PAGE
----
January 24, 2021

Welcome to 2021! Our world is very different since we welcomed the last New Year, but some things never change. It’s still important to take steps to prevent hearing loss however we can. Let’s start 2021 off right with a few tips to help you protect your hearing now.

1. Turn it Down!

Everywhere we go, entertainment follows: music in our earbuds, TV at home and radio in the car… on the way to a crowded restaurant, movie theater with deafening surround sound, or a raucous ball game.

As a result, many people have developed some measure of hearing loss: even teens and young adults!

Many people enjoy listening to music and entertainment throughout the day. A simple precaution can help protect your hearing: follow the 60-60 rule which recommends listening with headphones or earbuds no more than one hour (60 minutes) daily at a maximum of 60% volume.

If possible, opt for headphones that fit over your ears in place of ear buds, because they expose the ear drum to more indirect sound waves.

2. Cover Them Up!

Noise-induced hearing loss is the most common type, and it is caused by loud or prolonged noise in our environments. Loud tools, factory work settings, concerts, movie theaters and sporting events can all put you on a progressive path to hearing loss even if we are only sporadically exposed.

Environmental noise results tin hearing loss in about 15% of Americans. The ood news is that noise induced hearing loss is easily preventable. Earplugs are one great way to protect your hearing: they are small, cheap, and effective. You can find them for a few dollars at almost any local grocery or drug store. Specialty hearing aids can be custom-made for musicians and other professionals which protect hearing while allowing them to hear music or conversations. Ask your audiologist if custom ear plugs may be right for you.

3. Take Time to Recover

While at a loud event, try to step away for 5 minutes every so often to allow your ears to rest. After a wild, noisy evening, give your ears at least 16 hours of quiet to recuperate and try to limit caffeine during that time as well.

4. Cut Out the Cotton (Swabs)

Cotton swabs are generally not advised for cleaning the ears. First of all, ear wax is beneficial and effective for guarding our ear canals. Did you know ears clean themselves, and that ear wax plays an important role in that? It is “sticky,” and grabs on to dust, bacteria and dirt so it can’t enter the ear canal and get to our brains.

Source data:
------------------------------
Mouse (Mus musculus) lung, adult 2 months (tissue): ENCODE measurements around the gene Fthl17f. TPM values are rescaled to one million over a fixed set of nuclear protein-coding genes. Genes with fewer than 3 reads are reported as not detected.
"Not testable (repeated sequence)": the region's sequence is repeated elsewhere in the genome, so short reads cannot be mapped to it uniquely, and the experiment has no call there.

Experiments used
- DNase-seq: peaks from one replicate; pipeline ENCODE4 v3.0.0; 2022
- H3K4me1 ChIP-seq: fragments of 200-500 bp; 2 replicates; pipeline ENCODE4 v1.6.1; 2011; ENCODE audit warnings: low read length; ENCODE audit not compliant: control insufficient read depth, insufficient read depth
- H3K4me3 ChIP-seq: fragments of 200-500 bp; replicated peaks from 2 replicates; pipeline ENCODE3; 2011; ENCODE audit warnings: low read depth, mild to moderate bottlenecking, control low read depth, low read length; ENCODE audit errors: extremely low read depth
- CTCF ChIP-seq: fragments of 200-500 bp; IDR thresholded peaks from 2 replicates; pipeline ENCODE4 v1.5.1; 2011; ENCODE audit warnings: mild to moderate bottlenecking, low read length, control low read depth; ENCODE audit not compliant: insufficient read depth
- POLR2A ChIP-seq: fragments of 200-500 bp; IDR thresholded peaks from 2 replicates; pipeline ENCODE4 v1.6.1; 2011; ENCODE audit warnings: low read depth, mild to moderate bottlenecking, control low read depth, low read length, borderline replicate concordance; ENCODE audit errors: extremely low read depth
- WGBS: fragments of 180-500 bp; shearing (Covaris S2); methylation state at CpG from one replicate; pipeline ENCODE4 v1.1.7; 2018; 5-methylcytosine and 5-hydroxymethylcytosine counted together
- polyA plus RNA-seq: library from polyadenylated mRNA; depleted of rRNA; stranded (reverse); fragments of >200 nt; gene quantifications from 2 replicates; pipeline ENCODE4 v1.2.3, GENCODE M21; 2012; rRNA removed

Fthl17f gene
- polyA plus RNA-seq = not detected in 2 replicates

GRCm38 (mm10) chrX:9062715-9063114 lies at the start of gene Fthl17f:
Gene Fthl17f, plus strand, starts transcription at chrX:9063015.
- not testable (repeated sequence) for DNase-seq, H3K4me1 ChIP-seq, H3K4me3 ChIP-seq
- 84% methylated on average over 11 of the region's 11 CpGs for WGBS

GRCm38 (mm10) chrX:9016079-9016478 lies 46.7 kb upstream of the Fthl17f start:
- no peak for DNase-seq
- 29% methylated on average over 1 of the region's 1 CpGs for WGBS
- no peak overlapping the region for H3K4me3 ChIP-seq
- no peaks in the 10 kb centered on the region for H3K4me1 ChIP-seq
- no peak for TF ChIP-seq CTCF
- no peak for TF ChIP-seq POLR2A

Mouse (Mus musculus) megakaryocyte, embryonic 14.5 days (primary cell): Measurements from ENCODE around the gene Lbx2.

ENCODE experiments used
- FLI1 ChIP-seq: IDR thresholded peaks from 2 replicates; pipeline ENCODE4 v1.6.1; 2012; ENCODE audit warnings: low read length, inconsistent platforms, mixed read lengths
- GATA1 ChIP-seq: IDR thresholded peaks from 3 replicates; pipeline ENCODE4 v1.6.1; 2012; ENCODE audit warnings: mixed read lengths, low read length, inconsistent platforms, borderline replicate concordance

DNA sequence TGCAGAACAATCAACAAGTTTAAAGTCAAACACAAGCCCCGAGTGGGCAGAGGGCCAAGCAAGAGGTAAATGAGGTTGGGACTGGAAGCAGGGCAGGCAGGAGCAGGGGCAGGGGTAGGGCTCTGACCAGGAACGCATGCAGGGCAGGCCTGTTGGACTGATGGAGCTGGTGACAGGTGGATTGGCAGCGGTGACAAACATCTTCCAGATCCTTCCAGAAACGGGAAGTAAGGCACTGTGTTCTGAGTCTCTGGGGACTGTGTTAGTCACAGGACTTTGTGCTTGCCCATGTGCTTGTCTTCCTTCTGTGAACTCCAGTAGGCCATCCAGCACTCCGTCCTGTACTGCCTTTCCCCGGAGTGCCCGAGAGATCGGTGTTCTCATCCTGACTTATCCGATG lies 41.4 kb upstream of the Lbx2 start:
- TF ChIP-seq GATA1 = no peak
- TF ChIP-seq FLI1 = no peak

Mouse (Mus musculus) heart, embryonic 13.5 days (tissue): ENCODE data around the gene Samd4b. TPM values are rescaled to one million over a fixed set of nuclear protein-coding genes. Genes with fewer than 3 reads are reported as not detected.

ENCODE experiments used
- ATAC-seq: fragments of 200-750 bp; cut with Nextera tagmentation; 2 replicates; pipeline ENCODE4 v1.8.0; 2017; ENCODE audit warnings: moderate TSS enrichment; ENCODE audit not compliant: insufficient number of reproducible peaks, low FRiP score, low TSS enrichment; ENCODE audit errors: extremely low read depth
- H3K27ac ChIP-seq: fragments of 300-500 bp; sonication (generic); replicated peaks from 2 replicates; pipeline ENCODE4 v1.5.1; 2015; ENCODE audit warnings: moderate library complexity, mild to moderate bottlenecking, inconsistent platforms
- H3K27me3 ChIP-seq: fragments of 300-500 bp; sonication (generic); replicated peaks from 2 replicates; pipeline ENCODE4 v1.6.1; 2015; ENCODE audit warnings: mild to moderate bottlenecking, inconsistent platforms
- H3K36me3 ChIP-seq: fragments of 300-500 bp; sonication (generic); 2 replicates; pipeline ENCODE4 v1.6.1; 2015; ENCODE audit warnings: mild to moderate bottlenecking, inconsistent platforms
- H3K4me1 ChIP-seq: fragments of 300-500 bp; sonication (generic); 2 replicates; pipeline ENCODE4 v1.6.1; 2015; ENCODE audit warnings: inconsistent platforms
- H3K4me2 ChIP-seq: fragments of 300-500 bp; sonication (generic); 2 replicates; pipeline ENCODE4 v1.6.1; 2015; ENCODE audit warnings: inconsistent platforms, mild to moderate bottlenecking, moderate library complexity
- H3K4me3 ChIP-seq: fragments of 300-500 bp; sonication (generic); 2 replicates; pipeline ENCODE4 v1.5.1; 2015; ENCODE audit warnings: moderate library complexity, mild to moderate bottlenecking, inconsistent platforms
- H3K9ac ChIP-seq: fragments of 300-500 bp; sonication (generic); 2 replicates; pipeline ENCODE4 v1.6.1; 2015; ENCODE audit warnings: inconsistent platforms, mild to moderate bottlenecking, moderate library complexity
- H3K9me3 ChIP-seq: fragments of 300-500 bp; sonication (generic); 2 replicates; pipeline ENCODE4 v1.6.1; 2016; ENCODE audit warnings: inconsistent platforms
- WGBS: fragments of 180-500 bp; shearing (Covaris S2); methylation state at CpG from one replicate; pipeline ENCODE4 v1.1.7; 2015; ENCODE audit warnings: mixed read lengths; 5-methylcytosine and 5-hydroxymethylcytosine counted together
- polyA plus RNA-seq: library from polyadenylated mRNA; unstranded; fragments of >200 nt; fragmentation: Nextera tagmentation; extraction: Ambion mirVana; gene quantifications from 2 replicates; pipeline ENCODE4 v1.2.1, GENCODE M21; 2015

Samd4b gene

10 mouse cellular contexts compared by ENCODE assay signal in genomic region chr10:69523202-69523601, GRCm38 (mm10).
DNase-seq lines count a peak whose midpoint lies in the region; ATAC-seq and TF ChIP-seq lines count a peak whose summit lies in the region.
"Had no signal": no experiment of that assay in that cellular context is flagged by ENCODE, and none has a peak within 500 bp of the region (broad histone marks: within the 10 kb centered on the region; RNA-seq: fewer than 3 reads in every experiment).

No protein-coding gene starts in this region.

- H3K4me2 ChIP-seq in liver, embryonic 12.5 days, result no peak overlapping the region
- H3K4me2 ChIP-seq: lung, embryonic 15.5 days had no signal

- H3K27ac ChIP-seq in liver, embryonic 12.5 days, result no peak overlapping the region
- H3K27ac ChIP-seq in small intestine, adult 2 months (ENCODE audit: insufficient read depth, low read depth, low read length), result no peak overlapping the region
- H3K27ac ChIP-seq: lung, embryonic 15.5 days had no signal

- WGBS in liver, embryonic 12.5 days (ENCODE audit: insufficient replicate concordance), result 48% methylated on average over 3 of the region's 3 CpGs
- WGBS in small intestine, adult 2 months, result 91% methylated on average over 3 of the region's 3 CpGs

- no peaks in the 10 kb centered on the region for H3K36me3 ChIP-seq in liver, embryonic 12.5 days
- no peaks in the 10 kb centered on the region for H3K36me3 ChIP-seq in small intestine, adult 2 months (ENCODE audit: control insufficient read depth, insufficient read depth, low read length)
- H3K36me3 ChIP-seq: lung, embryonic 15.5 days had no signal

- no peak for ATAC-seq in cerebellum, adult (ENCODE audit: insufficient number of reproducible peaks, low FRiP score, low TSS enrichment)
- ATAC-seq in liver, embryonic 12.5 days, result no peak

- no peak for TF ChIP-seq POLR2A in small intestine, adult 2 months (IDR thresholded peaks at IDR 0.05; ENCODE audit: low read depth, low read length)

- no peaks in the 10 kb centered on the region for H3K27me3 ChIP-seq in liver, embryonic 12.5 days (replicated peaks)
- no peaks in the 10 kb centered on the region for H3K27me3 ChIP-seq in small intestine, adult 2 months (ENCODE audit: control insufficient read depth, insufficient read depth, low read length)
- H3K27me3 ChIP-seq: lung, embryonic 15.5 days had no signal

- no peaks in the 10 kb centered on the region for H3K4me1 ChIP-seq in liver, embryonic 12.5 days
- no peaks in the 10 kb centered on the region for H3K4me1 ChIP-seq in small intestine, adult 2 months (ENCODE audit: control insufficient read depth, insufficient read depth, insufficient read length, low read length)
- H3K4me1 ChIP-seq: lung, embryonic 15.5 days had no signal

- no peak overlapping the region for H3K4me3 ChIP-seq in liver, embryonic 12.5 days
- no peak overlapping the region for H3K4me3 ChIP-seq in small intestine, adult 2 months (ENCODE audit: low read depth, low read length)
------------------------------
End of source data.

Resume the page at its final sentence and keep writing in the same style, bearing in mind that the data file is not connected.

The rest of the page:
When we insert any object into the ear, we risk damaging or puncturing our ear drums. Ear wax should naturally move down the path of the ear canal with the motions our jaws when we chew or talk, so it’s really not necessary to clean the inner ear canal at all: simply wiping out the outer canal with a towel or a damp cloth should suffice.

Rarely, a person may have an overproduction of wax. If you think that’s the case, ask your audiologist to check it out.

5. Say No to Drugs!

NSAIDS (nonsteroidal anti-inflammatory drugs) are over the counter medicines for pain and inflammation. These drugs, which include aspirin, ibuprofen and naproxen, are ototoxic, which means they can cause temporary hearing loss. While this hearing loss is usually temporary, over time this hearing loss can become permanent, so take them sparingly.

6. Don’t Stress!

Anxiety and high levels of stress can trigger tinnitus (ringing in the ears). Anxiety and stress tense up the body and put pressure on the nerves, which limit blood flow. Take every opportunity to relax and decompress. One way to relieve stress is to think about what you have: gratefulness is excellent stress relief!

7. Move Around!

Any movement that your heart pumping improves circulation to your whole body, including your ears. Take a walk or a jog around the neighborhood, ride a bike on a local trail or hit the gym for an hour a few times a week. Our inner ears are dependent on healthy circulation and oxygen. Keeping good circulation will help all the parts of your ears (and everything else) to perform properly.

8. Keep Them Dry!

Moisture trapped in the ear can cause infections like swimmer’s ear. Infections can affect hearing ability either temporarily or even permanently. After you swim or bathe, gently dry your ears with a towel. If you can still feel moisture or water in your ears, lay down on one side or tilt your head and pull gently on your ear lobe to let the water drain easily.

Ear plugs designed specifically for swimming are also great to prevent water from getting trapped in the ear canal. Ensure the ear plugs fit well, or moisture can still seep in and get stuck in your ear canal. If you do a lot of swimming, it’s a good idea to ask your audiologist about swimming ear plugs.

9. Get Them Tested!

Yearly screenings crucial to hearing health and the prevention of hearing loss. Hearing damage is progressive, and often is neglected until it has progressed substantially. With routine tests, you can find hearing loss before you notice it yourself and can often avoid additional loss.

We’ve served San Jose and the Bay Area for over 40 years, providing the right solution for Your Life. Your Style.

Remember that the first step to halting hearing loss and preventing further damage is to recognize your situation. Come in today for a hearing screening and formulate a strategy to train your brain to listen actively and effectively.

Diablo Hearing Services   2301 Camino Ramon, STE 106   San Ramon (925) 394-4646

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